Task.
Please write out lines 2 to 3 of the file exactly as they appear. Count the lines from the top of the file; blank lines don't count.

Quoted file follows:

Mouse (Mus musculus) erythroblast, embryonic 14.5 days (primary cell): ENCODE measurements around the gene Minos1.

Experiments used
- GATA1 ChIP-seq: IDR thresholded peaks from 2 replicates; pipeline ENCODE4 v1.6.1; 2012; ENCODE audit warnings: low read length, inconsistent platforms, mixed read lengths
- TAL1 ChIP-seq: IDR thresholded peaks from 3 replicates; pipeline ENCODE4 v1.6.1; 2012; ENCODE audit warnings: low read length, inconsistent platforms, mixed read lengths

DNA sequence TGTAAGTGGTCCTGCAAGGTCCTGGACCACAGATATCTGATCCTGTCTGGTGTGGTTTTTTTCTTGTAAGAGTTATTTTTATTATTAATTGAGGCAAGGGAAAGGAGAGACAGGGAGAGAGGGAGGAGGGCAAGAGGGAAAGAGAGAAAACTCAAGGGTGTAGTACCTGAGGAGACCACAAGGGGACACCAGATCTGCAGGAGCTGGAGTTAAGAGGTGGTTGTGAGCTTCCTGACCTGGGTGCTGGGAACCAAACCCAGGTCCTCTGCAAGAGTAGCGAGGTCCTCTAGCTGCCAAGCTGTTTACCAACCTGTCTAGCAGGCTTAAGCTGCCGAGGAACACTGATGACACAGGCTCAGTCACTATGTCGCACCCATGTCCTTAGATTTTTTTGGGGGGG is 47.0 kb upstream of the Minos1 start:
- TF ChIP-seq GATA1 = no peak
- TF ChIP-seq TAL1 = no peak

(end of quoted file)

Experiments used
- GATA1 ChIP-seq: IDR thresholded peaks from 2 replicates; pipeline ENCODE4 v1.6.1; 2012; ENCODE audit warnings: low read length, inconsistent platforms, mixed read lengths